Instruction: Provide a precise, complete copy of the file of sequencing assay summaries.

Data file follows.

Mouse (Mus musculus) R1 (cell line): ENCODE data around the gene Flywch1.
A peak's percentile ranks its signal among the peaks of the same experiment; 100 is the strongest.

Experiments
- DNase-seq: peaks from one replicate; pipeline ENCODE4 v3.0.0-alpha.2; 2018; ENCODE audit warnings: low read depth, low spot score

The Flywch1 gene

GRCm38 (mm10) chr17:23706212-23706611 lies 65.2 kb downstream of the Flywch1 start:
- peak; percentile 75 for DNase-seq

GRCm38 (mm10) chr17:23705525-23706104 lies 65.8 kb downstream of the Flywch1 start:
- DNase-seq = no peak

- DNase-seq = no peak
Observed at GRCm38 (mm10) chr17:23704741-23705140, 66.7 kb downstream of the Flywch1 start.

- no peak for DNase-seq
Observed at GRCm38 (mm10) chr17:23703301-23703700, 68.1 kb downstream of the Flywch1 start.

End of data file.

Mouse (Mus musculus) R1 (cell line): ENCODE data around the gene Flywch1.
A peak's percentile ranks its signal among the peaks of the same experiment; 100 is the strongest.

Experiments
- DNase-seq: peaks from one replicate; pipeline ENCODE4 v3.0.0-alpha.2; 2018; ENCODE audit warnings: low read depth, low spot score

The Flywch1 gene

GRCm38 (mm10) chr17:23706212-23706611 lies 65.2 kb downstream of the Flywch1 start:
- peak; percentile 75 for DNase-seq

GRCm38 (mm10) chr17:23705525-23706104 lies 65.8 kb downstream of the Flywch1 start:
- DNase-seq = no peak

- DNase-seq = no peak
Observed at GRCm38 (mm10) chr17:23704741-23705140, 66.7 kb downstream of the Flywch1 start.

- no peak for DNase-seq
Observed at GRCm38 (mm10) chr17:23703301-23703700, 68.1 kb downstream of the Flywch1 start.